Floreakeats “Classic”: Parents of new Boston-area college students, may I have a word with you parent-to-parent?

Editor’s Note: Gather ’round. It’s time for the annual retelling of the story that signals the return of fall. It has been updated with an all new complaints! On a related topic, screw you fall. 


You don’t know me, but typically I use this space to bitch about food, inferior hot dog buns, food bloggers, cupcakes, stuff like that.

Today, I’d like to take a moment to talk to you parent-to-parent about a non-food topic.

You see, when I’m not complaining about food, I have college-aged children* of my own. I am also a long-time resident of the greater Boston area. And I understand that you are super-pumped that your child is attending  a prestigious Boston-area college (or alternately, Boston University**). And I know you have a lot on your mind as you prepare to drive your child to Boston next week.

It’s so exciting. It feels like no one else in the world has ever been through this before. It totally makes that $500,000 “donation” to the crew team worth it.

But in reality, 350,000 other parents and students exactly like you are about to descend upon my home like rats on a fresh carcass.

For my basic survival, and yours, I’d like to offer you a few tips — parent-to-parent:

1. Yes, there certainly IS a lot of traffic here. And you are preventing it from moving.

2. Right now, you are driving your Volvo station wagon/BMW/Mercedes the wrong way down a one way street in Cambridge. I can guaran-fucking-tee it. Or, that really great free parking spot you just found is what we like to call a “bike lane.”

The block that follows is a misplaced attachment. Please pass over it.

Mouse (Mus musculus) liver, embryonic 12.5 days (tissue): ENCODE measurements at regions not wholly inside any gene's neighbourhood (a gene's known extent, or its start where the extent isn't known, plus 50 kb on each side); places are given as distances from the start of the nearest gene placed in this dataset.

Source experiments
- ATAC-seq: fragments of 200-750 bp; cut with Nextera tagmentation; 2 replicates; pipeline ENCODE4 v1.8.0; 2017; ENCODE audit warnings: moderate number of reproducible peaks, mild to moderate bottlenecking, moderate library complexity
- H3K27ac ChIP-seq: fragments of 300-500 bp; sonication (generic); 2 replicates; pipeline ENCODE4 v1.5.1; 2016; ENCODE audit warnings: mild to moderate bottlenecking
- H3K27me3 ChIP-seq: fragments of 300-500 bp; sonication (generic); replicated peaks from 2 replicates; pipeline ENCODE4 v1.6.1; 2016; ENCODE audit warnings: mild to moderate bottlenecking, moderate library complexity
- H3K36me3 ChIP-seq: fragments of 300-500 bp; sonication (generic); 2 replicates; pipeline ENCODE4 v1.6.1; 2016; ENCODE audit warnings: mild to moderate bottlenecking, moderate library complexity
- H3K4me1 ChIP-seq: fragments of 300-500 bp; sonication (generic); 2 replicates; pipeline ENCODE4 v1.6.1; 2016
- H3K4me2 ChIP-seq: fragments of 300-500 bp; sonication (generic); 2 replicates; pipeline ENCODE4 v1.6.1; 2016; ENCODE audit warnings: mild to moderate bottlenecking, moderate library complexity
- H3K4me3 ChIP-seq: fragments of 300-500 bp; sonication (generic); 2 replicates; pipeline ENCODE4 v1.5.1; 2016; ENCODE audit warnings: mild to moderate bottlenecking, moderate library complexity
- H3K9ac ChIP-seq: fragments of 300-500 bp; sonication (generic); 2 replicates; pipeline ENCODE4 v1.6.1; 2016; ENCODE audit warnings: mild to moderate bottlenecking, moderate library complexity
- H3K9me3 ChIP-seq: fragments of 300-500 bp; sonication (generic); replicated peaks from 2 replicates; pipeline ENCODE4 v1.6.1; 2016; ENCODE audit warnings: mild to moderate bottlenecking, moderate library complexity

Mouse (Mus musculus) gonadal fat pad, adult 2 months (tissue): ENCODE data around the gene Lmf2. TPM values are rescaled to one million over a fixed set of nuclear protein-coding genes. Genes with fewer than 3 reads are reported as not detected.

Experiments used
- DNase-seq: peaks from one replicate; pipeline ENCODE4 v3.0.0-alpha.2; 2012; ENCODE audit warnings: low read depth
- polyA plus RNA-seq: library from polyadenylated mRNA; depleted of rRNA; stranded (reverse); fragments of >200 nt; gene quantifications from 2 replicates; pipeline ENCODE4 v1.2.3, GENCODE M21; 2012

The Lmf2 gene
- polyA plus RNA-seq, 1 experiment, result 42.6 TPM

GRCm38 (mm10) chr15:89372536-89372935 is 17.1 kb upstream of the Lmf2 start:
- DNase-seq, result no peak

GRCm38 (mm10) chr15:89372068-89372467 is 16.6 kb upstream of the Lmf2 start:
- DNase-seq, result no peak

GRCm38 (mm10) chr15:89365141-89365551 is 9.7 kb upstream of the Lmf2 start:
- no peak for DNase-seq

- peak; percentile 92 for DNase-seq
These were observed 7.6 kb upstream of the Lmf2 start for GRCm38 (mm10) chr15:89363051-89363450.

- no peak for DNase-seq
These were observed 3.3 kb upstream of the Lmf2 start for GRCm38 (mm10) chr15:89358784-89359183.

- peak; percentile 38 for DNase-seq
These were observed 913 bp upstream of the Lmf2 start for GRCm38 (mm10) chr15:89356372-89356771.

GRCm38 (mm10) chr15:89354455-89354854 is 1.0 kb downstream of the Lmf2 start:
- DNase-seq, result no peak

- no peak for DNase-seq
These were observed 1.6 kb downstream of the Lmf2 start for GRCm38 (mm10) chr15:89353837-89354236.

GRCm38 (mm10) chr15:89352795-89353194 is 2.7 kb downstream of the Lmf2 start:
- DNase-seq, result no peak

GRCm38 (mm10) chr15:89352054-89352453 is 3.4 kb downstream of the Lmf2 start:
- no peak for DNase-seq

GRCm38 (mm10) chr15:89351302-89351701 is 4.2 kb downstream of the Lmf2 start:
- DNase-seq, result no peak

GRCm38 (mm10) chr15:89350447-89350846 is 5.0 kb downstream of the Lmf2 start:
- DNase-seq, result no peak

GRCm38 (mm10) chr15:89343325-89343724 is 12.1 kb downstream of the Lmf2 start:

3. Under no circumstances utter the phrase “pahk ya cahhhh in hahhhvaaad yaaad” until you have returned home. You will be murdered on the spot and everyone in Harvard Yard will watch and cheer.

4. Please throw away all the clothes you were planning to wear while in Boston and buy new ones. Mom, that means those cute new capri pants with matching visor and enormous pink sneakers. Dad, it means EVERYTHING you own. Your child will thank you and it will save you from being robbed and beaten.

5. If you child is attending MIT, remind them to bring plenty of shorts to wear when the temperature dips below zero.

6. If your child is attending Harvard, remind them that cars are also allowed to use the streets in Cambridge. (Even though the cars didn’t get a 2400 on their SATs, nor did they receive a nice shiny community service award for visiting poor people in Central America, they are still actually entitled to use the roads.) Gently suggest that your little wonder try walking the sidewalk, but don’t get your hopes up. I’m not.

7. Could you try again to get your kid to understand that IN CITIES PEOPLE WALK ON SIDEWALKS AND NOT IN THE MIDDLE OF THE STREET? It is really annoying. (Note: if your kid goes to BU, they are intellectually incapable of understanding complex concepts like this. But take consolation in the fact that they are attractive and well-dressed.)

8. It would have been super awesome if you had taught your child what to do in a grocery store. Since you didn’t, they will spend the next 4 years blocking the aisles at Trader Joes with 6 of their suite mates looking confused and sad, and preventing me from buying half and half. Thanks again.

9. Go home as soon as possible. It’s better for everyone that way. Especially me.

10. The honking stops approximately 2 seconds before your beating by tire iron begins. Never stop moving.

Please keep these few simple tips in mind. They are designed to help me make it through this difficult transition period.

And rest assured that you will forget every one of them when you return again in June and happily drive your Volvo station wagon/BMW/Mercedes the wrong way down a one way street.

We’ll be expecting you.


*My children are no longer college aged, but my complaints are still the same.

**Save your outrage. I am a BU alum.

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